The fact is I had no intention of being there when she died. I could not face it. I am a woman of great energy, compulsively active, given to fits of laughter, to sudden anger, to passionate and impossible love affairs. But the truth is I am a coward. Or was a coward.
I call my shrink, Shrink. Not to his face, of course. I also call him Jacob. He seems as fascinated by my being American as I am by his being black, a Londoner, and having almost no visible hair on his body at all except this one thing, his graying mustache, which he is often seen poking at with a slim forefinger. He has the delicate hands of a surgeon, but everything else about him is stocky, compact. His leather chair is faded where his head rests, and there are cracks around the edge of the cushion where his legs bend.
"So that's it, that's all you want to say about your mother?" he says. He sighs, crosses his legs. His laconic air is in direct contrast to my own pulsating, nervous energy. He says, "She died and you weren't there. Okay, how about before that? What about when you were growing up?"
My shrink is a man who wants to reveal me, and yet I know nothing about him. I am sure this is the right and proper way for a patient and therapist to operate, but it feels cold to me. I cannot think of anyone in my life now who wants to see inside me for what is good and right, only those who want to find what is wrong. And that's so easy--everything is wrong. I tell Jacob, "My mother was at work. I don't remember. It doesn't matter."
"Run that by me again?" he says.
"What about how I feel right now?"
It is as though I've eaten a vat of speed; my mind races along trailing incoherencies and half-finished thoughts. There's a continual restlessness in all four of my limbs; I am hungry almost all the time, except when I eat. Two bites and I feel sick. All this has come upon me gradually over the past months. That confident, breezy woman who Stephen saw at a party all those years ago is not me anymore. I am her shadow.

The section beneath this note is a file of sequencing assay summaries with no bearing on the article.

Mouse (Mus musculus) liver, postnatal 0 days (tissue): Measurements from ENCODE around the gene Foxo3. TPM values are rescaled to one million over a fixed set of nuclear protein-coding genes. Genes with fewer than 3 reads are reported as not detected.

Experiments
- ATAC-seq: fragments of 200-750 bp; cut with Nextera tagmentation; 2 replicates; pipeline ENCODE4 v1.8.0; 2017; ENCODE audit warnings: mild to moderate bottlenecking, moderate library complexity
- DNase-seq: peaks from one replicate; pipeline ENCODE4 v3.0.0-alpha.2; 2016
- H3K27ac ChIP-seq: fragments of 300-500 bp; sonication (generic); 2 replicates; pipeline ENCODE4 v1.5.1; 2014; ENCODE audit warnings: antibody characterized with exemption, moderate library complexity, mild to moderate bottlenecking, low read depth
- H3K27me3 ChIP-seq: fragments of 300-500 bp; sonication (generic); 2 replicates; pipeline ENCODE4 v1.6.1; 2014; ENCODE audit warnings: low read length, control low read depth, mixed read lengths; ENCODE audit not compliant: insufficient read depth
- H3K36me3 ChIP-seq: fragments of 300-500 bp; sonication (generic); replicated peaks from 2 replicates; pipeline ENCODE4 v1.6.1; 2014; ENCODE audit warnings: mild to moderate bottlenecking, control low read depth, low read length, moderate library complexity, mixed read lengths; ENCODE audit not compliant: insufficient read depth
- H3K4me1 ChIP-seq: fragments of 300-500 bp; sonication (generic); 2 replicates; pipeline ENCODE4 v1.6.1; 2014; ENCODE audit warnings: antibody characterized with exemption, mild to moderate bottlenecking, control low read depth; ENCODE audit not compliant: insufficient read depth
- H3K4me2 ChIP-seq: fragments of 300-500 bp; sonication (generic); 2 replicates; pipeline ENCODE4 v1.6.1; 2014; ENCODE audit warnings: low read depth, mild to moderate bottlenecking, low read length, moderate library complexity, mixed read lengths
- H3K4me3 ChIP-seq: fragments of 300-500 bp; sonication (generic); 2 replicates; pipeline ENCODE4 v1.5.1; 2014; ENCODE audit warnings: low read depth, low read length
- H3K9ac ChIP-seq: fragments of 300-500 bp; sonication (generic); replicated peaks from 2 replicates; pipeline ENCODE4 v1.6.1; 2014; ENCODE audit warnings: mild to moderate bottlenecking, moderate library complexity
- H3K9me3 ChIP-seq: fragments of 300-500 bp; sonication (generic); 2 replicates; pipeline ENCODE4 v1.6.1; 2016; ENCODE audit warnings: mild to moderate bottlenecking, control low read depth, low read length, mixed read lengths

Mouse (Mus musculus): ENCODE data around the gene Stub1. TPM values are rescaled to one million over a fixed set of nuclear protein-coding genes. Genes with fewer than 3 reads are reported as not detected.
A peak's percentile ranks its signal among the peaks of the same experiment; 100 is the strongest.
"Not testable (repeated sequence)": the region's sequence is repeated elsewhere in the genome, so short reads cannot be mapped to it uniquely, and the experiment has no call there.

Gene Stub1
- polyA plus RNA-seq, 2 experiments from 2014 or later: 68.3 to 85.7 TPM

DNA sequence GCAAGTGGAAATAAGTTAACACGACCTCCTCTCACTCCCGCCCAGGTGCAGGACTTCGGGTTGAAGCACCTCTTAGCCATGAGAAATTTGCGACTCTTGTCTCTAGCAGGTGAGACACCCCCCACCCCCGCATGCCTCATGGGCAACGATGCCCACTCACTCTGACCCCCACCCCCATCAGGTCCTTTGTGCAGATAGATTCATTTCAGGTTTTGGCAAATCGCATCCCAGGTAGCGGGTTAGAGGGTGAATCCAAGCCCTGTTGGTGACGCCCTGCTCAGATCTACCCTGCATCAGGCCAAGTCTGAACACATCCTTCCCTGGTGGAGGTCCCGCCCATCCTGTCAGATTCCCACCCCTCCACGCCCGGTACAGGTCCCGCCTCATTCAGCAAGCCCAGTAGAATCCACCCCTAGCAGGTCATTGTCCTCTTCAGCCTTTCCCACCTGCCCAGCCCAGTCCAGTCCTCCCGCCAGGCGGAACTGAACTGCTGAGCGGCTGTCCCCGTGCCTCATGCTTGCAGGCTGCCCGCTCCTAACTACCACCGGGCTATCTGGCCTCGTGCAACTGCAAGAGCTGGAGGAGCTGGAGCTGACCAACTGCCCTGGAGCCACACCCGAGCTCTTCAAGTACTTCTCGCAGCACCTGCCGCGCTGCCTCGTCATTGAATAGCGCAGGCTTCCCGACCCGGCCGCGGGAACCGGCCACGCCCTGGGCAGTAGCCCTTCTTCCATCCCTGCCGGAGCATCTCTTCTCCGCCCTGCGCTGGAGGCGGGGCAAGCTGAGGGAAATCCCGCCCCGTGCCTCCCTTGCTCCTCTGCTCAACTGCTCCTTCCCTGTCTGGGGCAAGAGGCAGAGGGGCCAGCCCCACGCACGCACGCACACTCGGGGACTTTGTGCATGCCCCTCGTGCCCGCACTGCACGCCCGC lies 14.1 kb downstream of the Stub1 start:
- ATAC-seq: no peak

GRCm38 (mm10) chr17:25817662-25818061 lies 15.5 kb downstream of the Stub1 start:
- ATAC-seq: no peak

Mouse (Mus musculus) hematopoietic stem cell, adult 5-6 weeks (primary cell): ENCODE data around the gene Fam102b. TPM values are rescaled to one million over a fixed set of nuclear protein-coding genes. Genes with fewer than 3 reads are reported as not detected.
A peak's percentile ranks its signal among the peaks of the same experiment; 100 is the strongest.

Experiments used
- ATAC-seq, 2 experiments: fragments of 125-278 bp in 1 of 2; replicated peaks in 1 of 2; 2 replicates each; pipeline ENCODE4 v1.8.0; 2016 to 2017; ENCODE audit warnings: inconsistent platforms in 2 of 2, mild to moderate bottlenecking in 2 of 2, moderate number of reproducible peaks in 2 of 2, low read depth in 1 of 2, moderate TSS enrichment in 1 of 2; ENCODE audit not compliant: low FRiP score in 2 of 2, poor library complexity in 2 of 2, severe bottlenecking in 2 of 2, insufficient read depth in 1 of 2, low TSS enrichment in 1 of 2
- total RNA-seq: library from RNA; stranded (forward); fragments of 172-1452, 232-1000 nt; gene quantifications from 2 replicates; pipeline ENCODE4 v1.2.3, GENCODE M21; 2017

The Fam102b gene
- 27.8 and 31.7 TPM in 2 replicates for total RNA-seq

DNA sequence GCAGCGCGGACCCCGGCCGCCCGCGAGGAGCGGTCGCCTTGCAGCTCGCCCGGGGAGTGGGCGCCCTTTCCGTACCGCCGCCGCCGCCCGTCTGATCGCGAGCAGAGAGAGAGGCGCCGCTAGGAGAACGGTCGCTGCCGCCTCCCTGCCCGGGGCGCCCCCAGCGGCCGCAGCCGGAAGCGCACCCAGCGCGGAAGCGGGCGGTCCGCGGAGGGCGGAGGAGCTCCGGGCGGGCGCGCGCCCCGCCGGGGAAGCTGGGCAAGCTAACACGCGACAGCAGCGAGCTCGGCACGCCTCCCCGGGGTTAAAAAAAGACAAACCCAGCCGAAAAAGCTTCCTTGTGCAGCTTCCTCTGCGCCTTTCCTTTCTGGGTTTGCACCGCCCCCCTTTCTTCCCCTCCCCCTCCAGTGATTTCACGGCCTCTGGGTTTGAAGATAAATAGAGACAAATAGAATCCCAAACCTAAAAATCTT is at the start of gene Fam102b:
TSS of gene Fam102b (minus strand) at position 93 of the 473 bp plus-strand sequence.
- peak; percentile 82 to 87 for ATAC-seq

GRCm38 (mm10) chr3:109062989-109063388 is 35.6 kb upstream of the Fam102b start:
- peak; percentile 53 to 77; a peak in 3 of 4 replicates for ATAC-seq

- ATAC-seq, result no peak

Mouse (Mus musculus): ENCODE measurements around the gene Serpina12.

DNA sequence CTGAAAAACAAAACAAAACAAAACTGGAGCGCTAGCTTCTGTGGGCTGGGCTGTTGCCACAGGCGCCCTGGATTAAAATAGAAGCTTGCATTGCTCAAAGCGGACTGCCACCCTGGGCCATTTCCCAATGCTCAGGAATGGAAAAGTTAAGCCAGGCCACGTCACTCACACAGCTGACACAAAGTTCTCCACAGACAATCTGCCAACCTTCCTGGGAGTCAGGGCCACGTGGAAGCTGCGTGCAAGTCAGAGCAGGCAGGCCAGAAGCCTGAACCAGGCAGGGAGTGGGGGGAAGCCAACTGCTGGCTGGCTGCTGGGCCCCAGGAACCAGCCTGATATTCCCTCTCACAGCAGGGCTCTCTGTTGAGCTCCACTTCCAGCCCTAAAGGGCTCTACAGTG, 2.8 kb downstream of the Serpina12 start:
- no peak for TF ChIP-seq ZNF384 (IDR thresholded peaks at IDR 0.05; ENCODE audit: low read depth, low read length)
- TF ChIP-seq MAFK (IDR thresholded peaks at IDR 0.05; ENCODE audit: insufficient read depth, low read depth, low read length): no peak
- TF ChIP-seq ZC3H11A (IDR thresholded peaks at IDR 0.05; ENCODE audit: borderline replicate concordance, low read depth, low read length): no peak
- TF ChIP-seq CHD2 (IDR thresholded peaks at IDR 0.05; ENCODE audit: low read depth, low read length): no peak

"Jacob," I sigh. "Be a pal and medicate me."
He says, "Melanie, you're going to need to relax about all that or else we won't get anywhere at all."
But I can't relax, which is why I am here. I used to read books by the score but now I find I am unable to concentrate. I go to the library, trying to find a book that might help me, but even the self-help books seem indecipherable. I'm lucky if I can remember a phone number. So instead I wander. I visit all-night cafés on the Edgware Road where teenagers suck sweet tobacco from hookahs; I go traipsing round the New Covent Garden Market, picking lonely flower stems from the shiny cement floor. I'll be at a train station at midnight with no ticket. I might be writing a list on a notepad held in my palm. Or staring at the blank walls of the station or wherever I am, which is anywhere you can linger instead of sleep. During the day, my hands sometimes tremble with fatigue. I squint at sunlight, splash cold water on my face, review the notes I have written to myself reminding me what to do. I set the alarm on my ugly electronic watch, a watch I found in a public toilet at Paddington, in case I fall asleep by accident. I have children to look after, to sing to, play with. I regard them as one might the queen's largest jewels. They receive my best--my only--real efforts.
"I'm just after some help," I tell Jacob. "I am worried all the time."
Excerpted from Daniel Isn't Talking by Marti Leimbach Copyright © 2006 by Marti Leimbach. Excerpted by permission of Nan A. Talese, a division of Random House, Inc. All rights reserved. No part of this excerpt may be reproduced or reprinted without permission in writing from the publisher.
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